7. LethalWolfe macrumors G3


    Jan 11, 2002
    Los Angeles
    It's new and it's 'what the pro's are using' so people are jumping all over it as if it's a badge of honor. I see so many no-budget short films proclaiming "shot on RED" like that is in any way, shape or form indicative to the quality of their project. On a related (and self-promotional) note, the doc in my sig was shot in SD, got a distributor and was released on streaming and cable VOD in 2012. I don't recommend shooting in SD but the better the story the less the technical specs matter.
  8. ZnU macrumors regular

    May 24, 2006
    For the record, 4K is mostly not what the pros are using (I suspect the scare quotes indicate the previous poster is aware of this). Trade show announcements, etc. run about two years ahead of common industry practice, so it's easy to get that impression. But, well, I run a post house that mostly finishes indie feature films. 70% of them are shot on Arri Alexa at 1080p or 2K. Perhaps 20% are shot on Red Epic at 4K/5K... and then finished at 1080p or 2K.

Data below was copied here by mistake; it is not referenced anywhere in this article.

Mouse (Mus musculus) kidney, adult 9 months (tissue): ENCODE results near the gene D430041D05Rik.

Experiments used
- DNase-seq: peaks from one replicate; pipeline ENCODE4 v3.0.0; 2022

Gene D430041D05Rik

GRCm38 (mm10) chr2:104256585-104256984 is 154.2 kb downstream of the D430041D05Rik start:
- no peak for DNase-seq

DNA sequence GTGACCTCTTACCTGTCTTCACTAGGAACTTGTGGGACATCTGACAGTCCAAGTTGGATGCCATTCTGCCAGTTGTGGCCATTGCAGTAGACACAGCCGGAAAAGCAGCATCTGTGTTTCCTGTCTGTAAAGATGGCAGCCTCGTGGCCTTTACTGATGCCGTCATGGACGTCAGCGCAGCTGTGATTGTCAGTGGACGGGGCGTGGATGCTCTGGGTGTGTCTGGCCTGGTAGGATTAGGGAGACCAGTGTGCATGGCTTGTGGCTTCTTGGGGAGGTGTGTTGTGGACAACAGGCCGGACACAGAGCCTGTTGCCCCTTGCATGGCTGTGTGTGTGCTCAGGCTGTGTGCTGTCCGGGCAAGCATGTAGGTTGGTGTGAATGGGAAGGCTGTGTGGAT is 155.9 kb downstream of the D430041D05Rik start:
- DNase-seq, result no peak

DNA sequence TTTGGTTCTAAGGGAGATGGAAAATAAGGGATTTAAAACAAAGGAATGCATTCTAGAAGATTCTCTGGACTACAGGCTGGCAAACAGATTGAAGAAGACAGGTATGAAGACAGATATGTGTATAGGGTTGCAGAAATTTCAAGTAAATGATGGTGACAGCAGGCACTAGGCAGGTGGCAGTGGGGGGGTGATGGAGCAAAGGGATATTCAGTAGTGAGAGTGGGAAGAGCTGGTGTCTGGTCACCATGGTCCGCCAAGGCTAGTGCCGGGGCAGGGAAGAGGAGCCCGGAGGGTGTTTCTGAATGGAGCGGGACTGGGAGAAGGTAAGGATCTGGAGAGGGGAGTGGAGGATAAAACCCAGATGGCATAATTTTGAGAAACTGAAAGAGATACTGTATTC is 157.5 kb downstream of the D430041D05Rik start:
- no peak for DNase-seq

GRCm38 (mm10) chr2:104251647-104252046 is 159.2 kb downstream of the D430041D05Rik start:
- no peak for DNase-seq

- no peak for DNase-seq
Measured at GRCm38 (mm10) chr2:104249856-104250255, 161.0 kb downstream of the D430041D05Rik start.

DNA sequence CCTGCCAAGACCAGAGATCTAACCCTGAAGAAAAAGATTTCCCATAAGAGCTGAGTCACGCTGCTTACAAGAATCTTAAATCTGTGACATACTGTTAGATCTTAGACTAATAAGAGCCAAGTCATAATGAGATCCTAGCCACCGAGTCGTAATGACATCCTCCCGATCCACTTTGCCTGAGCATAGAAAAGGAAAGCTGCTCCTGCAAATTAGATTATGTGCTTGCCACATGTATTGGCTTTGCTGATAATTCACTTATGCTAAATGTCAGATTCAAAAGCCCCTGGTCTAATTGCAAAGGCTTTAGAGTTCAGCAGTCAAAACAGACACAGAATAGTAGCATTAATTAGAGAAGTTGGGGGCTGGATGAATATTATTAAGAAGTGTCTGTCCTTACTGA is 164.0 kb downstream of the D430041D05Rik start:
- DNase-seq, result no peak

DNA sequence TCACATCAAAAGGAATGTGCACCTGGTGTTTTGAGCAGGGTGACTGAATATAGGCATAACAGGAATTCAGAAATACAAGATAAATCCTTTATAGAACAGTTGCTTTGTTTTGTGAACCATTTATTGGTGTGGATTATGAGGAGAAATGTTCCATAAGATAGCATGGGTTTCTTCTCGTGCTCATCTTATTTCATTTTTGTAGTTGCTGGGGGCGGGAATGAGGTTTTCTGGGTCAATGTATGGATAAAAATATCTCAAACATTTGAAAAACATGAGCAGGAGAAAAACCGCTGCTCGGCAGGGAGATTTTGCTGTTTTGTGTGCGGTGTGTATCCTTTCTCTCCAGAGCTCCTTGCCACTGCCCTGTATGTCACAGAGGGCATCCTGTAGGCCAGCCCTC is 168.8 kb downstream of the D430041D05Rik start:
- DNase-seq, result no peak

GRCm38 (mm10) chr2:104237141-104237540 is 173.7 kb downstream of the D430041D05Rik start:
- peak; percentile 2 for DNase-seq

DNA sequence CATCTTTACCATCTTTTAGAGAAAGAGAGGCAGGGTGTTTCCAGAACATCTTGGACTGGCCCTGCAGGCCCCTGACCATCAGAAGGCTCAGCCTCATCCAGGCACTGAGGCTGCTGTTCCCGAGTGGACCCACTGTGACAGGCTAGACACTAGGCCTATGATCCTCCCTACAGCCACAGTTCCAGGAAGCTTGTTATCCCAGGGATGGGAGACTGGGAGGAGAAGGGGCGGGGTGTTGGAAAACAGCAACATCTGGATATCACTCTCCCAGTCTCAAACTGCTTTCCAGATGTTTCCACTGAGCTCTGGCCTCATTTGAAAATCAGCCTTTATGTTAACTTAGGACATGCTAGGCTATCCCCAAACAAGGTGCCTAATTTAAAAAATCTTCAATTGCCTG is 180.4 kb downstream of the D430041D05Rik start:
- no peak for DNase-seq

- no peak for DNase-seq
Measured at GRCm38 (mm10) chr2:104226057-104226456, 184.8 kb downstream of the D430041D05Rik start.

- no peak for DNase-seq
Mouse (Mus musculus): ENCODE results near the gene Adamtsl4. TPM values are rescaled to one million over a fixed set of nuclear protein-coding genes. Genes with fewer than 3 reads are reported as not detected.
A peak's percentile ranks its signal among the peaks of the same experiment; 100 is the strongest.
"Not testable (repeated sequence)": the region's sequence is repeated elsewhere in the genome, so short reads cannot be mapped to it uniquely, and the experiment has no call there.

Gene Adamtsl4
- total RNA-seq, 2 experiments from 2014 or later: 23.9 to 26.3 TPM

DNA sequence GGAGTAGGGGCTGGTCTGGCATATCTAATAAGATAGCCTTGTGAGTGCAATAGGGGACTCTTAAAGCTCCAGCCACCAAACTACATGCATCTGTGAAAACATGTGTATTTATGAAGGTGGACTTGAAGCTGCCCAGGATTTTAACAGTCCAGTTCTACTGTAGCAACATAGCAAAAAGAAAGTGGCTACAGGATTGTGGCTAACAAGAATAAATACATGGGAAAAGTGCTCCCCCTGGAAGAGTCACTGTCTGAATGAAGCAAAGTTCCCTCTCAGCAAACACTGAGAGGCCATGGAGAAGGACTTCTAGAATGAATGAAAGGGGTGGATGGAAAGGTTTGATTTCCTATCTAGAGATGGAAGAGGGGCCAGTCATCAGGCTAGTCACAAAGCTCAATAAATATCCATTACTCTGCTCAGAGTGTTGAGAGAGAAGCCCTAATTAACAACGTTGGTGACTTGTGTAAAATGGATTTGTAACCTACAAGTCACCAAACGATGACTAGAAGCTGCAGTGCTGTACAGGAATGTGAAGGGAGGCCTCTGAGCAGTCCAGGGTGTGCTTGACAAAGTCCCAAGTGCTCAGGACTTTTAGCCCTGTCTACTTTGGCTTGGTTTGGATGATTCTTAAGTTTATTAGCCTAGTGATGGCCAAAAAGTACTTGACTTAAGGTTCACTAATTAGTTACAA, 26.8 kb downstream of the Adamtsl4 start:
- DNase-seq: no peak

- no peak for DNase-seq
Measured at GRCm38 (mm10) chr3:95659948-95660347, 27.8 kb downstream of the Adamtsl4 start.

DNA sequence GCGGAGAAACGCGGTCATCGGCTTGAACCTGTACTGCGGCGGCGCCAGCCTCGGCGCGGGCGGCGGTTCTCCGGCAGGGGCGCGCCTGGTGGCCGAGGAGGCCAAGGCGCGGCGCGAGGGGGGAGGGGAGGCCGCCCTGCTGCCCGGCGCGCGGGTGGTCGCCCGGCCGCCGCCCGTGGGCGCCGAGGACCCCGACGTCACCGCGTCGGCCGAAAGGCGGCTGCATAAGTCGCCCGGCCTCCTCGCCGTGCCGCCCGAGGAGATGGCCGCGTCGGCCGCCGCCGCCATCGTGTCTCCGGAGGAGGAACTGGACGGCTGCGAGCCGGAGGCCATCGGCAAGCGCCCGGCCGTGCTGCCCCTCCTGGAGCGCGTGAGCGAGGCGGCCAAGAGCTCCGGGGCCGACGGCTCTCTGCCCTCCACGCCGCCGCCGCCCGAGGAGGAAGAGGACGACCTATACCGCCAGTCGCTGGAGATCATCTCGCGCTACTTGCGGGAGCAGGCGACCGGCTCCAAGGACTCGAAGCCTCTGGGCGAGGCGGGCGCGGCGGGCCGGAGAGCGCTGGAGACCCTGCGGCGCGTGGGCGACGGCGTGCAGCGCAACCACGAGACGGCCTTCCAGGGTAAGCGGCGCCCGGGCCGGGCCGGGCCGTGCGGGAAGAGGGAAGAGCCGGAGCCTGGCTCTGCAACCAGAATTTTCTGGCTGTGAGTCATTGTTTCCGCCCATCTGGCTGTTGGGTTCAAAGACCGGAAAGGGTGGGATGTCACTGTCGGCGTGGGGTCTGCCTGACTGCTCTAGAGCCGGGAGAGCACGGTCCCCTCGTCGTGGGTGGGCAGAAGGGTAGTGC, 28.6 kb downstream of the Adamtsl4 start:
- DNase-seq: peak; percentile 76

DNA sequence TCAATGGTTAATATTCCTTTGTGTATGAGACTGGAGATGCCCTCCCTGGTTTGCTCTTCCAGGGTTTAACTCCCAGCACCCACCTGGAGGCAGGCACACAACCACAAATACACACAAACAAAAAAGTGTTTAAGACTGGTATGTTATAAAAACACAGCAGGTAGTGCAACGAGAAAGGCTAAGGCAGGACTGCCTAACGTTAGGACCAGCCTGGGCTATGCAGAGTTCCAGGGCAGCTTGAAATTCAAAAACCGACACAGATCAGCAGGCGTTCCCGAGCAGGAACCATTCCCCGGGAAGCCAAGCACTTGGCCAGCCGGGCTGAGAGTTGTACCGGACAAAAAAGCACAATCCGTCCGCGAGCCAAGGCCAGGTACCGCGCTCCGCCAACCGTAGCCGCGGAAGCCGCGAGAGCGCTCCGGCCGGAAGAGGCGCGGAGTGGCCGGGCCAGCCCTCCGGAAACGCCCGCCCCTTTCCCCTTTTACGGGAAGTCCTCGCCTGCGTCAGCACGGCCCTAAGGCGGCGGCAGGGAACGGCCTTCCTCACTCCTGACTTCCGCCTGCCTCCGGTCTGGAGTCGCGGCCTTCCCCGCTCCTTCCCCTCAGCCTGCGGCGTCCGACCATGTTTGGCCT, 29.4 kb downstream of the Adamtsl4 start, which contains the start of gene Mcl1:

This is starting to change — we're actually doing the first 4K finish anyone has ever asked us to do on a project that should be coming through next month, although we'll still be working in 2K and just moving to 4K for final rendering — but it's barely starting to change. It could easily be at least another couple of years before 4K actually becomes routine for feature filmmaking, and it'll be longer for everything else.
  9. wonderspark macrumors 68040


    Feb 4, 2010
    For reference, I have a 2009 Mac Pro updated to 5,1 firmware, 32GB 1333MHz RAM, 6-core 3.33GHz CPU, 5870 GPU, and an Areca 1880ix-12 RAID card.